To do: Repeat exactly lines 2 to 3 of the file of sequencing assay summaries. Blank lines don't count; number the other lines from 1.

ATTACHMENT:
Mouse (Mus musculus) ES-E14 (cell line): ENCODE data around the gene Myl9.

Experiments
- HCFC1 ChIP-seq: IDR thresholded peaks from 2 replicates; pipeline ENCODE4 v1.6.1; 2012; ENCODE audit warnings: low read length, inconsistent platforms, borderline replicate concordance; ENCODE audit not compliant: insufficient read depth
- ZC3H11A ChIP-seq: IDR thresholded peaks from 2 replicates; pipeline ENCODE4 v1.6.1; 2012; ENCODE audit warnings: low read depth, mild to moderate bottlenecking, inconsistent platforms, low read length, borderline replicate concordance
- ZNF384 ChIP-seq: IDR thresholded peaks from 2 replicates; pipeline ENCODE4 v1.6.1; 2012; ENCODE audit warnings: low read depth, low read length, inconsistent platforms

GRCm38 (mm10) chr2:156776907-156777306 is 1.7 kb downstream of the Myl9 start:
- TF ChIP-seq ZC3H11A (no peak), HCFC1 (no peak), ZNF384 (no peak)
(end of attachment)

Experiments
- HCFC1 ChIP-seq: IDR thresholded peaks from 2 replicates; pipeline ENCODE4 v1.6.1; 2012; ENCODE audit warnings: low read length, inconsistent platforms, borderline replicate concordance; ENCODE audit not compliant: insufficient read depth